2. When the user submits, the browser sends the PCI data to the payment processor directly.
  3. They grab the payment info and do whatever needs doing… then
  4. The Payment processor then REDIRECTS the client back to your server with some context so you can match up the client, payment, etc.
  5. You get the request from the client and do whatever you need to tell them if it worked or not.
    Take a look at: https://stripe.com/docs/security for an overview. And then look at https://stripe.com/docs/stripe.js as an easy way of handling the details.

All the other providers provide similar capabilities – and if they don’t, change provider! I looked by Authorize has moved all the docs around so I grabbed the above from Stripe instead.

We are a Stripe customer and I’ve been a Braintree and Authorize.net customer in the past.

Good luck,


Thanks! We’re at a merchant tier where we’re required to have 3rd party security audits every quarter. We’re compliant. Our whole system from the datacenter to equipment to code is with PCI compliance in mind. We could store the banking info ourselves, but I’d only do it if we had a server on a private network that was storing that information. It is cheaper, easier and safer to use a service like Authorize.net’s CIM, though. Our service is odd in that we’re very fluid in needing to charge and refund on the fly, security deposits, complex tax and other government agency compliances, trust accounts, talking directly to banks via ACH, etc. If we were just selling widgets or something, it would be a lot easier to use something like you describe (like Authorize.net’s SIM integration method). And you are right, that’s the safer/better route in many cases.

Thanks for the information, though. I’m sure others here could find it interesting and valuable, too.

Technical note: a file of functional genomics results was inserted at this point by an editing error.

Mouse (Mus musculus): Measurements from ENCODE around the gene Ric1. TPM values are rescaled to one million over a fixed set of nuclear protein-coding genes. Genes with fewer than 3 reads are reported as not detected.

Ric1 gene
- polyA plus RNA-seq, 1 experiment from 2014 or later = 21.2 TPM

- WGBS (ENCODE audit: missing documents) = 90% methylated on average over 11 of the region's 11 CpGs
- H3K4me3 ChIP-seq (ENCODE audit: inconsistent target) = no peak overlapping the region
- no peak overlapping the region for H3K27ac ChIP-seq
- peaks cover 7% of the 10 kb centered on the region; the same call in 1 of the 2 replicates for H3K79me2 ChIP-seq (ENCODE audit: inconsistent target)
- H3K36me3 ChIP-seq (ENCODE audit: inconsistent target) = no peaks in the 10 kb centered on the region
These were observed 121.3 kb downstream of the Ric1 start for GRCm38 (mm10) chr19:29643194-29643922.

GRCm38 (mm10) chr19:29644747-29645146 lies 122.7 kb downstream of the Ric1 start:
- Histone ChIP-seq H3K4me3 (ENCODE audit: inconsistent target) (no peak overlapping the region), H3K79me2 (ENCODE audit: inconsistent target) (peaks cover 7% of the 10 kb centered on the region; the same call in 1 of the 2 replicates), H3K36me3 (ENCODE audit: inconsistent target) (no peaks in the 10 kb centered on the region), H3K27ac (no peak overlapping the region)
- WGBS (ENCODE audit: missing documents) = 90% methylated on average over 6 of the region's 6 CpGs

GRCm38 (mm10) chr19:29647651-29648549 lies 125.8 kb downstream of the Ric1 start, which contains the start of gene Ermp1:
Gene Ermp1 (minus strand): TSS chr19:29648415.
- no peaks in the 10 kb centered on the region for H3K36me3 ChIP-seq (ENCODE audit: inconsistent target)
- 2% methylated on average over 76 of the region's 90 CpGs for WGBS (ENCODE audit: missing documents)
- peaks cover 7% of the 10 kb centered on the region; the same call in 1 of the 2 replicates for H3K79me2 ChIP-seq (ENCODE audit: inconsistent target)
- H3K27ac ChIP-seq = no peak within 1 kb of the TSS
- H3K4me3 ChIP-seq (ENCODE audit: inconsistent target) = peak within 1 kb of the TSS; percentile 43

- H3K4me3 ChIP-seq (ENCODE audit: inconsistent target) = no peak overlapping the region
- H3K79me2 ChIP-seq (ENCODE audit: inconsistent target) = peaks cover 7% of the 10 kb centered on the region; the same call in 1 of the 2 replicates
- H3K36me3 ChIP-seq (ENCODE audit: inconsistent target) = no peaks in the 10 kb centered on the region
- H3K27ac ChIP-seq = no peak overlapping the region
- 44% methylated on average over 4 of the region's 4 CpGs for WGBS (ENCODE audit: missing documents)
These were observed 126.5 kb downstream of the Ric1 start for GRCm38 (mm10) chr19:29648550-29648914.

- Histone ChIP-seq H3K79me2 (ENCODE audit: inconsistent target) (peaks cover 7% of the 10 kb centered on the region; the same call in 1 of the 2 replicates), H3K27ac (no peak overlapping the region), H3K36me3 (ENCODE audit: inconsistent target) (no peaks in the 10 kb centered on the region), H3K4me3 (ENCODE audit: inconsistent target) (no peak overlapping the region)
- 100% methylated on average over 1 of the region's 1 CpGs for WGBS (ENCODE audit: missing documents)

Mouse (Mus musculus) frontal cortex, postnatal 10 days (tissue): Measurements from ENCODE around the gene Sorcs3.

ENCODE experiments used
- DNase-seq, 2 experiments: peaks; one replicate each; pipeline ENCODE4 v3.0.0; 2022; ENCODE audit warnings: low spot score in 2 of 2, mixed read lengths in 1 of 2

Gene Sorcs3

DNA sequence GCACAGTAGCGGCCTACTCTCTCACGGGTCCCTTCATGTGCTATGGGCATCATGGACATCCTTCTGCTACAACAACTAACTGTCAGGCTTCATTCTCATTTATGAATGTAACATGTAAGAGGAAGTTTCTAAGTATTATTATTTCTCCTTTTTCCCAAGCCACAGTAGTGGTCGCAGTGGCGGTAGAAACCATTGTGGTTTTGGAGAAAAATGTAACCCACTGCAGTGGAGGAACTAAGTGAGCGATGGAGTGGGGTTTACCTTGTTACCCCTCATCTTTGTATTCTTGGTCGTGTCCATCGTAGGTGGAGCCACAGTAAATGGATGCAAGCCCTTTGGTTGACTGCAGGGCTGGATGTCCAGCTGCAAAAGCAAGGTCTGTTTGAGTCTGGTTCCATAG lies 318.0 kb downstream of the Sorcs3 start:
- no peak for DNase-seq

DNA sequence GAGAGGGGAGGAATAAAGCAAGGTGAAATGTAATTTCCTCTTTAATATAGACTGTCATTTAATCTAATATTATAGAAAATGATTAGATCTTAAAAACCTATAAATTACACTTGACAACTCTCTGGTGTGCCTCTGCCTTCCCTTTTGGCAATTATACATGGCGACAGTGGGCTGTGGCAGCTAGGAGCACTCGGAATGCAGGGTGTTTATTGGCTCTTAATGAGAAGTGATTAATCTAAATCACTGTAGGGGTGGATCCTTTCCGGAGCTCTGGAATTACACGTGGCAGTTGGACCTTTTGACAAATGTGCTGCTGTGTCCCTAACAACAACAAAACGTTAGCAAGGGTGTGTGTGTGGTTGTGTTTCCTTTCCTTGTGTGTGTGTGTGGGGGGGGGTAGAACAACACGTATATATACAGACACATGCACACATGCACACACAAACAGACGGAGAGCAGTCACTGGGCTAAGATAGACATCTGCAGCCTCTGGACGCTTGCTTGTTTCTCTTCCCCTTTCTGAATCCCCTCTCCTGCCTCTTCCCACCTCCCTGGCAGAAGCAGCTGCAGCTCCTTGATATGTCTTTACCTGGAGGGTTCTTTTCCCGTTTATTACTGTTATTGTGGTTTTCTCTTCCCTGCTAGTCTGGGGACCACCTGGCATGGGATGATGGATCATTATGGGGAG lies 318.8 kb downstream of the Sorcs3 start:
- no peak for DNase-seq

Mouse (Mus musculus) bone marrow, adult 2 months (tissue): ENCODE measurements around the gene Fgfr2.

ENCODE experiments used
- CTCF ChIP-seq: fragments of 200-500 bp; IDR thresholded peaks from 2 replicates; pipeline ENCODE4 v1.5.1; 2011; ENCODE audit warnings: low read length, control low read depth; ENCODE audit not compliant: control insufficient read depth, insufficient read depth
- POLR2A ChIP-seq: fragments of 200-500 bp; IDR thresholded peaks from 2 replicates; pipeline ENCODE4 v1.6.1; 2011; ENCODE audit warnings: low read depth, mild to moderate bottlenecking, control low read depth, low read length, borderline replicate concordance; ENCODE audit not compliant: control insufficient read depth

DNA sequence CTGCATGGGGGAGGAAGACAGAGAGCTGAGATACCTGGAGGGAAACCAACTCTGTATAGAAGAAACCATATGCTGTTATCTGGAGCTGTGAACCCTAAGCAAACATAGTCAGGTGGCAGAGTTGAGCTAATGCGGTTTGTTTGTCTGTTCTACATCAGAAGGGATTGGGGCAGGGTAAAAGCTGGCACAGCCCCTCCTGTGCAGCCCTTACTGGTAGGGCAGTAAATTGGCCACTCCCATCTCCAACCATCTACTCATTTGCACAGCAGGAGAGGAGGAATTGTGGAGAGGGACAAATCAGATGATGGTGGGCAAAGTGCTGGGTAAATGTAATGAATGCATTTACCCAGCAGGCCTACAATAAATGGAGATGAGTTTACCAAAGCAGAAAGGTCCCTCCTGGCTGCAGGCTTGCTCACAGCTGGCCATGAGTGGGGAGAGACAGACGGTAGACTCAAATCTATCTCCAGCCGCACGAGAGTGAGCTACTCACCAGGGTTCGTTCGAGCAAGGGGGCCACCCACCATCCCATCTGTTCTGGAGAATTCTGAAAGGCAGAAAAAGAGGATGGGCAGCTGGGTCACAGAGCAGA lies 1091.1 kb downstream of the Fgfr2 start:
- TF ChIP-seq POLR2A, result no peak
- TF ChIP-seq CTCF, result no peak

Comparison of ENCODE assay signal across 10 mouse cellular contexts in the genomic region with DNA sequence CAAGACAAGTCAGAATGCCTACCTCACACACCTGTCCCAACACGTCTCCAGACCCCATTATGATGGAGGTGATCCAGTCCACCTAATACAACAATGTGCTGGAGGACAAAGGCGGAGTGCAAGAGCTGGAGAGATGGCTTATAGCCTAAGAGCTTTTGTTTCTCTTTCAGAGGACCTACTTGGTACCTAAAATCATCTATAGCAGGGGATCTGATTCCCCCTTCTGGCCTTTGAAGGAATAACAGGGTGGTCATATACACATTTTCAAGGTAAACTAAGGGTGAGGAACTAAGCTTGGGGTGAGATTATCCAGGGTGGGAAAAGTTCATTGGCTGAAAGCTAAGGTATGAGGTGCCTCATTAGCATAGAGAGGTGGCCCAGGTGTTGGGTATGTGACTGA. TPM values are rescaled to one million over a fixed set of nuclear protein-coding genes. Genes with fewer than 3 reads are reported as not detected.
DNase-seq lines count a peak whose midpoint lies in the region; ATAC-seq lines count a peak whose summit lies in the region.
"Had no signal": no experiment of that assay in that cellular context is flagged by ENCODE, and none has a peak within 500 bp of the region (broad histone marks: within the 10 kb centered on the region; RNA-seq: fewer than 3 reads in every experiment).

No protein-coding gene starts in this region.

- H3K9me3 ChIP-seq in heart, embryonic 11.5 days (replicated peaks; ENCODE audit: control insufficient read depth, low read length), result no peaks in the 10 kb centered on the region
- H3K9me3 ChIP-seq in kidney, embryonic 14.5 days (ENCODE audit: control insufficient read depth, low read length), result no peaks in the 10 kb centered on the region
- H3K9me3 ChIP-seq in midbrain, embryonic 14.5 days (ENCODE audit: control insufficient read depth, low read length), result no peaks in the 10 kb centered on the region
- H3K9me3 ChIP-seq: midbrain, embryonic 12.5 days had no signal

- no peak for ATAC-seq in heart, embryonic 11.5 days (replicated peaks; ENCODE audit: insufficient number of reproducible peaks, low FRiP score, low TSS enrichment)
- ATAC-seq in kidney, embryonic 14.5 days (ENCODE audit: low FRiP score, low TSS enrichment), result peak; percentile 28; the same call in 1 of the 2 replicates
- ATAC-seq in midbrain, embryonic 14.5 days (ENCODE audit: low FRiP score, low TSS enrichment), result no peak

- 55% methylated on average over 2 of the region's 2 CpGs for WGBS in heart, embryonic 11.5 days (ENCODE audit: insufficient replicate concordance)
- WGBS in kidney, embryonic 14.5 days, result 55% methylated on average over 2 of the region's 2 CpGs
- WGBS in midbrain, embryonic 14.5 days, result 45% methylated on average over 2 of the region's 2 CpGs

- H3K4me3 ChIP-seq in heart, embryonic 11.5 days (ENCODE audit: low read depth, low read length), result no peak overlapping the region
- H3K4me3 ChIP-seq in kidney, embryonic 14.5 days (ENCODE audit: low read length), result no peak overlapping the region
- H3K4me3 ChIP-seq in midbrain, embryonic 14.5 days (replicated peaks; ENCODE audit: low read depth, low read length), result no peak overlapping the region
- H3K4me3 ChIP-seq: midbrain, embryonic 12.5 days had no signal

The real challenge with the “flush now” idea is that you cannot generally (websockets and http2 change the game) continue to feed information to the browser later. so the flush now would break the connection to the browser. If you walk through the rack/rails stack, you will see that the final sending really ends up happening after you return from the call, in the same thread.

I’d suggest doing an asynchronous call to the slow systems in a new thread or use rabbitMQ or similar to take the request and run it in a different ruby thread, possibly in a different process (or container if you are using Docker and doing the microservices thing.) Redis will also let you use messaging like this, but risks storing the data on disk. (Actually, you run that risk anyway, given that the OS may swap out pages with the data to disk and then it lives on disk until the swap space is recycled…) Anyway, using a messaging system to offload the slow process lets the original request end quickly. You can then either have the client poll for the final result (a little uck, but very reliable without any added technology – especially if you just do the slow request off of a thread) or use websockets to feed the results back when you know them.

Having been down the road you are suggesting of having a “flush”, I can tell you that fighting the framework like that brings a lot of pain, and ongoing pain as time goes on and the underlying code changes.

Happy to advise if you PM me… I’ve BTDT.